Amid high winds, two Southern California Edison power lines slapped together on a canyon-side cattle ranch on Dec. 4, 2017. And that "line slap" is how the Thomas fire, the second largest wildfire in California’s history, reportedly began. The resulting electrical arc "deposited hot, burning or molten material onto the ground, in a receptive fuel bed," sparking a blaze that would merge with another caused by SCE equipment, the Ventura County Fire Department said Wednesday following a 15-month investigation, per the Los Angeles Times and USA Today. Two people died in the fire, which burned 281,893 acres in Ventura and Santa Barbara Counties over 40 days.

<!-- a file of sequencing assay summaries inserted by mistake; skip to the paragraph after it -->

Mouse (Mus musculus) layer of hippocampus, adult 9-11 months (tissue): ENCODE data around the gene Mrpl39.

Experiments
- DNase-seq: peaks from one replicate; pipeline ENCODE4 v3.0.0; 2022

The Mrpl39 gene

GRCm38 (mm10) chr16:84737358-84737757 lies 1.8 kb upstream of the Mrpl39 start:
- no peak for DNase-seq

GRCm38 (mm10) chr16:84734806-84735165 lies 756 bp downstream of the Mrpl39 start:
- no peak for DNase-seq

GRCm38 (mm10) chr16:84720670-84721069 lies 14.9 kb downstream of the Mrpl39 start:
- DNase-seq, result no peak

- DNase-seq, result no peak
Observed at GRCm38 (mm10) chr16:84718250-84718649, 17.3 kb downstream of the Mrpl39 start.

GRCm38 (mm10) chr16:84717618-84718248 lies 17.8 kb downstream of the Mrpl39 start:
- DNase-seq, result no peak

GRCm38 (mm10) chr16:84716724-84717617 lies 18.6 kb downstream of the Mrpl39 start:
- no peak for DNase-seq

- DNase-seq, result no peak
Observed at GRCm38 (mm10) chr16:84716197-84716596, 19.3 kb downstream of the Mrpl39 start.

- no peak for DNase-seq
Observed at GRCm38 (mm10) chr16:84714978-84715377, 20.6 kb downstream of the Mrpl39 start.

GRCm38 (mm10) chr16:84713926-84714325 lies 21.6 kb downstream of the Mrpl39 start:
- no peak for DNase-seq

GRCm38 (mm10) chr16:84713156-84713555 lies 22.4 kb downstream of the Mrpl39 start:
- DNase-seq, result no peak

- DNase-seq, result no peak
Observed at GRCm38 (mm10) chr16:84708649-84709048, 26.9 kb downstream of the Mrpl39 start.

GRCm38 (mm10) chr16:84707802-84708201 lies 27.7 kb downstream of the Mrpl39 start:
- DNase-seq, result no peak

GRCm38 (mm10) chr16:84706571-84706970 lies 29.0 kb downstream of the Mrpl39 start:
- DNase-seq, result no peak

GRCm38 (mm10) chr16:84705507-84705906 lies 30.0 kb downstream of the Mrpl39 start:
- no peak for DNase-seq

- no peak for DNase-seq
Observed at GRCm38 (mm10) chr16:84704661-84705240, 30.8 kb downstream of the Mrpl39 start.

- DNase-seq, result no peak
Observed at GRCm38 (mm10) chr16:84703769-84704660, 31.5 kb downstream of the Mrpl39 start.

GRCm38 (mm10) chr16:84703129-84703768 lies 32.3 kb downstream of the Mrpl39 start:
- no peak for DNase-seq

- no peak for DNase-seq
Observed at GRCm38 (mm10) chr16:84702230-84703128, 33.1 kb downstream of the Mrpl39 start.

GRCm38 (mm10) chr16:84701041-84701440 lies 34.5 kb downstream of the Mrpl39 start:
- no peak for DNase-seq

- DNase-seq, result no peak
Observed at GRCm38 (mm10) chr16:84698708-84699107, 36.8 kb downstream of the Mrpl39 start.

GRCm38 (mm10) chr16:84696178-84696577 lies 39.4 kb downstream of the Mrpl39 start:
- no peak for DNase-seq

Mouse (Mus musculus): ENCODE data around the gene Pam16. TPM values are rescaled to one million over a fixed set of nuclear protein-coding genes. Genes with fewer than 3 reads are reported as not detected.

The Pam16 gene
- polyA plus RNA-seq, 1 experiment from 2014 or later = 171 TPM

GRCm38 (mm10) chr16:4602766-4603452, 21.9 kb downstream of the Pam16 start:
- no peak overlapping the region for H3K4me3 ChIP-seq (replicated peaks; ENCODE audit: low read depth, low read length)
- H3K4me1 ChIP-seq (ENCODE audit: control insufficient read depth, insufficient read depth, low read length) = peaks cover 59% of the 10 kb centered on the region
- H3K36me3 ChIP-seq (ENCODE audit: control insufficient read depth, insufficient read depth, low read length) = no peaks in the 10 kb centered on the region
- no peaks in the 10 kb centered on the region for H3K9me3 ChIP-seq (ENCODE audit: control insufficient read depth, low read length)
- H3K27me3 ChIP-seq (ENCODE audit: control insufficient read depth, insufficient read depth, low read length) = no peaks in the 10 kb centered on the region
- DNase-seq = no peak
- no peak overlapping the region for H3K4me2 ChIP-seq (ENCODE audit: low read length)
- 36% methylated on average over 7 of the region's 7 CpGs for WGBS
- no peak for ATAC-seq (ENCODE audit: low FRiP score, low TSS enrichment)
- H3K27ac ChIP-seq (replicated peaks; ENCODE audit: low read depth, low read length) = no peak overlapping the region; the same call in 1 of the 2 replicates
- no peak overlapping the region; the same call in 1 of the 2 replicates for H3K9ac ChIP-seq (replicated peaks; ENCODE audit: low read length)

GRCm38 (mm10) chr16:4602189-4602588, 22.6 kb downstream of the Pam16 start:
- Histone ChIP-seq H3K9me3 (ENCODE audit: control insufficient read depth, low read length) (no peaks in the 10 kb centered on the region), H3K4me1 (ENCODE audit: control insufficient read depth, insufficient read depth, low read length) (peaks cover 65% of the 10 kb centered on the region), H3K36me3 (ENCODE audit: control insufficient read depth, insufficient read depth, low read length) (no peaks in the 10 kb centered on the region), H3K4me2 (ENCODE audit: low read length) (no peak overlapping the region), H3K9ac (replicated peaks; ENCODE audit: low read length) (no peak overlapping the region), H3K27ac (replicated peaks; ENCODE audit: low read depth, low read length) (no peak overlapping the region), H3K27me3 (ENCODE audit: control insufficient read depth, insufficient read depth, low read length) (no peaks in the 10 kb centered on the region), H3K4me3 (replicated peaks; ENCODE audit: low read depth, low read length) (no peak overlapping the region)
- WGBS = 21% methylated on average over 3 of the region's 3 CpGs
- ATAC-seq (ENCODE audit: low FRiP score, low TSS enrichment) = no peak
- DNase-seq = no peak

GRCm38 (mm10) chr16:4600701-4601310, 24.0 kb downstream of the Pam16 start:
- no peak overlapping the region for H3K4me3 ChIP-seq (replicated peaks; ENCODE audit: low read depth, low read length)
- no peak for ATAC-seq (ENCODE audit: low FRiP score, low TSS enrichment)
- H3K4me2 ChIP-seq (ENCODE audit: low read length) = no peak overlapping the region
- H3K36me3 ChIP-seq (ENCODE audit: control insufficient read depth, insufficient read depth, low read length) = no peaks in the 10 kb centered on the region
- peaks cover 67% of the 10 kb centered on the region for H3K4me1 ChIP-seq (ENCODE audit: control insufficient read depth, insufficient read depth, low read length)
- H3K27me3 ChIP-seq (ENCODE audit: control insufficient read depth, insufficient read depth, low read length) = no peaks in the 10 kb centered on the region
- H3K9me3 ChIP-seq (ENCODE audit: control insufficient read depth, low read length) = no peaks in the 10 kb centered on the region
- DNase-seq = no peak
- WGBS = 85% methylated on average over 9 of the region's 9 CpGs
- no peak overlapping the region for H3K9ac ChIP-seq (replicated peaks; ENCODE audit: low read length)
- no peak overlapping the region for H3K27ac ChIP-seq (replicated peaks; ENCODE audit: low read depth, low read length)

In a Wednesday statement, SCE questioned the findings and said "final resolution as to cause or responsibility" will have to be decided in court. Though SCE acknowledged it was likely on the hook for the smaller blaze that started in Santa Paula, it says its investigators found evidence its equipment wasn't behind the larger blaze, whose "ignition may have been independently responsible for a significant portion of the Thomas Fire damages." SCE claims investigators failed to consider evidence of a smoke plume forming in Anlauf Canyon 12 minutes before arc flashes were recorded, per the Ventura County Star. At issue: $1.7 billion in insurance claims filed by Thomas fire victims and victims of the subsequent Montecito slides, which occurred Jan. 9, 2018, during heavy rain and have been blamed on the fires' devastation of the vegetation there. (Read more California wildfires stories.)